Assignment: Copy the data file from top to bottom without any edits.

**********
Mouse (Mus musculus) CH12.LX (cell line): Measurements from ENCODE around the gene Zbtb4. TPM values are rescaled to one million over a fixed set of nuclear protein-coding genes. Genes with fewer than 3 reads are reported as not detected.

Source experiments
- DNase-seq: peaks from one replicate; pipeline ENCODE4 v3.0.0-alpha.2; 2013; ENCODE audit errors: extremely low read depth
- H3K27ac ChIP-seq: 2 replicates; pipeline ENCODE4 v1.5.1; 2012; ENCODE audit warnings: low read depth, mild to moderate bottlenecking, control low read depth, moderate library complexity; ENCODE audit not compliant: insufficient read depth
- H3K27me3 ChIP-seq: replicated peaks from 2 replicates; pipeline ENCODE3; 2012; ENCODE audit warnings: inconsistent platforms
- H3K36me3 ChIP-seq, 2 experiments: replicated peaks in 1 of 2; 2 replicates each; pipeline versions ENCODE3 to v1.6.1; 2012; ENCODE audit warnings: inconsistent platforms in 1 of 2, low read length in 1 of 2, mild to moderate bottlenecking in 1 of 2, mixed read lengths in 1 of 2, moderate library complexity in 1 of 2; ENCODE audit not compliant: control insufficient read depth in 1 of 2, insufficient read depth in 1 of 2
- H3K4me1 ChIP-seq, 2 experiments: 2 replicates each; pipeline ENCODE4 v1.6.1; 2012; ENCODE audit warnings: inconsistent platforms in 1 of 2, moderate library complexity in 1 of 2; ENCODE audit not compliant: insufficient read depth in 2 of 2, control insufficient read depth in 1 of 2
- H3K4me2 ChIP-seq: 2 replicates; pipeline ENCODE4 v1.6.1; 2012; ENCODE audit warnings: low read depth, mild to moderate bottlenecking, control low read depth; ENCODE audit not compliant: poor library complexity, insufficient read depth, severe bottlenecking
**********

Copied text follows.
Mouse (Mus musculus) CH12.LX (cell line): Measurements from ENCODE around the gene Zbtb4. TPM values are rescaled to one million over a fixed set of nuclear protein-coding genes. Genes with fewer than 3 reads are reported as not detected.

Source experiments
- DNase-seq: peaks from one replicate; pipeline ENCODE4 v3.0.0-alpha.2; 2013; ENCODE audit errors: extremely low read depth
- H3K27ac ChIP-seq: 2 replicates; pipeline ENCODE4 v1.5.1; 2012; ENCODE audit warnings: low read depth, mild to moderate bottlenecking, control low read depth, moderate library complexity; ENCODE audit not compliant: insufficient read depth
- H3K27me3 ChIP-seq: replicated peaks from 2 replicates; pipeline ENCODE3; 2012; ENCODE audit warnings: inconsistent platforms
- H3K36me3 ChIP-seq, 2 experiments: replicated peaks in 1 of 2; 2 replicates each; pipeline versions ENCODE3 to v1.6.1; 2012; ENCODE audit warnings: inconsistent platforms in 1 of 2, low read length in 1 of 2, mild to moderate bottlenecking in 1 of 2, mixed read lengths in 1 of 2, moderate library complexity in 1 of 2; ENCODE audit not compliant: control insufficient read depth in 1 of 2, insufficient read depth in 1 of 2
- H3K4me1 ChIP-seq, 2 experiments: 2 replicates each; pipeline ENCODE4 v1.6.1; 2012; ENCODE audit warnings: inconsistent platforms in 1 of 2, moderate library complexity in 1 of 2; ENCODE audit not compliant: insufficient read depth in 2 of 2, control insufficient read depth in 1 of 2
- H3K4me2 ChIP-seq: 2 replicates; pipeline ENCODE4 v1.6.1; 2012; ENCODE audit warnings: low read depth, mild to moderate bottlenecking, control low read depth; ENCODE audit not compliant: poor library complexity, insufficient read depth, severe bottlenecking